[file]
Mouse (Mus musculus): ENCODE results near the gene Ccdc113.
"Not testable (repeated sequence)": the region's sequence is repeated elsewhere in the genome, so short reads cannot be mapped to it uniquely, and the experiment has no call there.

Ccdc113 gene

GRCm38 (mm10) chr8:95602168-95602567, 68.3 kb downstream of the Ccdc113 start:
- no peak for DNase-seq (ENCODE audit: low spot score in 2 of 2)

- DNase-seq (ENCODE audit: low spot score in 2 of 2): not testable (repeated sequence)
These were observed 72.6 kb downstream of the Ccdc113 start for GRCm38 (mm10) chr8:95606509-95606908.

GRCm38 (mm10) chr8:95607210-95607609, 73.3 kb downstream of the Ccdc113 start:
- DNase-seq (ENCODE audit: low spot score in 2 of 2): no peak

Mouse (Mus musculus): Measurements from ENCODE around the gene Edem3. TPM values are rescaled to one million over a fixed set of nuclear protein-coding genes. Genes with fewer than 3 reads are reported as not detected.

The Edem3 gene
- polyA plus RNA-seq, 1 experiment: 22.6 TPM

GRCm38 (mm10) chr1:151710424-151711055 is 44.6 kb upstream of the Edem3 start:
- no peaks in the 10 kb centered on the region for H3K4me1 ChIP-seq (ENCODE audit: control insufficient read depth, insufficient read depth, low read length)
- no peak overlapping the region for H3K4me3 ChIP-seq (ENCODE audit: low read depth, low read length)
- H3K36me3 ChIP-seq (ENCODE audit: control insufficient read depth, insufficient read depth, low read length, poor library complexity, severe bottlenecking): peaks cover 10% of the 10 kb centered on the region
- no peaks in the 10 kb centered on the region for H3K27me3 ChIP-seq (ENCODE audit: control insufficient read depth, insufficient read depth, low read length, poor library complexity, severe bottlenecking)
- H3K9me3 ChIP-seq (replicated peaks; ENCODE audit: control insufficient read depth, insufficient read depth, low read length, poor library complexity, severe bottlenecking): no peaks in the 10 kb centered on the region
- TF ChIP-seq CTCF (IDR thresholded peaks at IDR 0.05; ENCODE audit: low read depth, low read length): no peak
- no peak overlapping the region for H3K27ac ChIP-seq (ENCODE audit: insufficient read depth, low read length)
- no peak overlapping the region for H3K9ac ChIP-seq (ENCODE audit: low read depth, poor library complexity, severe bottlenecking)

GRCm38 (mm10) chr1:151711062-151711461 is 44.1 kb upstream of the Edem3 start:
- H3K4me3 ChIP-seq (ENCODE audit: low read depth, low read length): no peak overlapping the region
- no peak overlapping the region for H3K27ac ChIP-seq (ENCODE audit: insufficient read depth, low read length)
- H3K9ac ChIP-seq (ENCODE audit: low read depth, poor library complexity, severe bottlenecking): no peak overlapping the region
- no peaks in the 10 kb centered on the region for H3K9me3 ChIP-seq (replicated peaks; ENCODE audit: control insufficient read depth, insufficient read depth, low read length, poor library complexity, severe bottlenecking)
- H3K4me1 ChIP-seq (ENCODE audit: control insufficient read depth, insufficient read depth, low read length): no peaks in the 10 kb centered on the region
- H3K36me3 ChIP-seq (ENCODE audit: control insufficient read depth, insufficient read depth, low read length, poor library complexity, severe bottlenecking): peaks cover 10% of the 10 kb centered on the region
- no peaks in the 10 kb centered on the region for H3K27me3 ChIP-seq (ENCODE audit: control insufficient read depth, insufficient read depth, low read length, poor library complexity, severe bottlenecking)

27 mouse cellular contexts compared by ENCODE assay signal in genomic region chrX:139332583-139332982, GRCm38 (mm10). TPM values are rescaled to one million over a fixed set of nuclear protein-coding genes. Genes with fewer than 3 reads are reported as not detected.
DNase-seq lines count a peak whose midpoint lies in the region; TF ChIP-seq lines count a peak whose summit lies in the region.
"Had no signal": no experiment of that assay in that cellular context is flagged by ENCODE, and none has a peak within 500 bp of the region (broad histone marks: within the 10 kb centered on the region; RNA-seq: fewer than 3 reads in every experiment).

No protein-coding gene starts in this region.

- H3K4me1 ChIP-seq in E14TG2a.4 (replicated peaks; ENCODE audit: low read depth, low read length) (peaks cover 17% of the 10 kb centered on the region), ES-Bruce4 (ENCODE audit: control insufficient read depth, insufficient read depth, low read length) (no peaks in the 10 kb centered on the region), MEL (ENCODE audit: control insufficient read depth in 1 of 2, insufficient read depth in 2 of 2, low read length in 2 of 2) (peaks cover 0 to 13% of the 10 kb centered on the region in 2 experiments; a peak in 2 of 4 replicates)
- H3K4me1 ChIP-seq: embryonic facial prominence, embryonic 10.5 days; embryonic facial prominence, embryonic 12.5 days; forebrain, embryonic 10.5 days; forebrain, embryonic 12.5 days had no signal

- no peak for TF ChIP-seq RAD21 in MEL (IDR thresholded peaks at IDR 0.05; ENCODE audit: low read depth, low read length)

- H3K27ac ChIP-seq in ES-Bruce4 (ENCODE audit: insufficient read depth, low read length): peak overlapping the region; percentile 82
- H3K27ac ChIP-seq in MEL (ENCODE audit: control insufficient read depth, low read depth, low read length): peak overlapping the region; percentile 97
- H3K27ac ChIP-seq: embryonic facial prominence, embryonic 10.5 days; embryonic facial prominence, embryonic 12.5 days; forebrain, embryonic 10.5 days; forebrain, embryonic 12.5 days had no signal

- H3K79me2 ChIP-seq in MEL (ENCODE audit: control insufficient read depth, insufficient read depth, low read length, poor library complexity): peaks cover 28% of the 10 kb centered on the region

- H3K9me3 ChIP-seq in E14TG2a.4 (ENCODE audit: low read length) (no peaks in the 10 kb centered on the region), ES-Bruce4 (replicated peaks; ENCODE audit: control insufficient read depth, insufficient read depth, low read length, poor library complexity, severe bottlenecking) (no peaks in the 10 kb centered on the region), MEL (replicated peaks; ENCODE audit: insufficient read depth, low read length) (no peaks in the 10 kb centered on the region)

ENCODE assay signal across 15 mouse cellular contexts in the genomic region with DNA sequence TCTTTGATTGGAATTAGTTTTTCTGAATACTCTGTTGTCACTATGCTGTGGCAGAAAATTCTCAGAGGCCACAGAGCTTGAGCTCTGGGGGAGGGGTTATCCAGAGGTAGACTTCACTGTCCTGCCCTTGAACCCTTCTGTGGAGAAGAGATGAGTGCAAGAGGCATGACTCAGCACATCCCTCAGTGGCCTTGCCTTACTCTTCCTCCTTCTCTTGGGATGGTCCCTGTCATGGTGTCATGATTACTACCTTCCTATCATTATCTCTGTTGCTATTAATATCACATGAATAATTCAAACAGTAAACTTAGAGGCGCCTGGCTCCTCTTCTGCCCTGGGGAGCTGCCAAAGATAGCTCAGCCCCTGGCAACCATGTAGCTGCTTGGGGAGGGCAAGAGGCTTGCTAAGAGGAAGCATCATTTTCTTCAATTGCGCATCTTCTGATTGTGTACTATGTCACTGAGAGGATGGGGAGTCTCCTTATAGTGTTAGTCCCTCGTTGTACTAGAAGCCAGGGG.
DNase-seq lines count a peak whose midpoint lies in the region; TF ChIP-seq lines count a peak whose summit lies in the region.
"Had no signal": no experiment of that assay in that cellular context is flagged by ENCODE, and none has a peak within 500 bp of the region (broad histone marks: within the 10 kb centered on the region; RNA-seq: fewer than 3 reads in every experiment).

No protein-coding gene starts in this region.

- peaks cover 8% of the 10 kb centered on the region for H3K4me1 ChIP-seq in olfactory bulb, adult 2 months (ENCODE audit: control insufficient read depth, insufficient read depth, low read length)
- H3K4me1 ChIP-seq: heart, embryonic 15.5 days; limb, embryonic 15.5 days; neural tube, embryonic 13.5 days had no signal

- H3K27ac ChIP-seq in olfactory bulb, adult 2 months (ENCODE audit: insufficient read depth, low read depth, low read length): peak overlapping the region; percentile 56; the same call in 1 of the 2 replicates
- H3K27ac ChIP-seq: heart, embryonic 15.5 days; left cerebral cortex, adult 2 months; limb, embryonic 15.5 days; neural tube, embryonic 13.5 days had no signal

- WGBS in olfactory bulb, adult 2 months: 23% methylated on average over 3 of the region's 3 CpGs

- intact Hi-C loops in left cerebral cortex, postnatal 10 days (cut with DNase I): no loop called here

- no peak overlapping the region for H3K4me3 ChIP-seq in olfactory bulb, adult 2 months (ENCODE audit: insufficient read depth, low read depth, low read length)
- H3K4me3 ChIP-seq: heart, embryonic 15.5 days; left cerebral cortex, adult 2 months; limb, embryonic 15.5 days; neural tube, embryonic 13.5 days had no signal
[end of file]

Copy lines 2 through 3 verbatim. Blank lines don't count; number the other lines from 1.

"Not testable (repeated sequence)": the region's sequence is repeated elsewhere in the genome, so short reads cannot be mapped to it uniquely, and the experiment has no call there.

Ccdc113 gene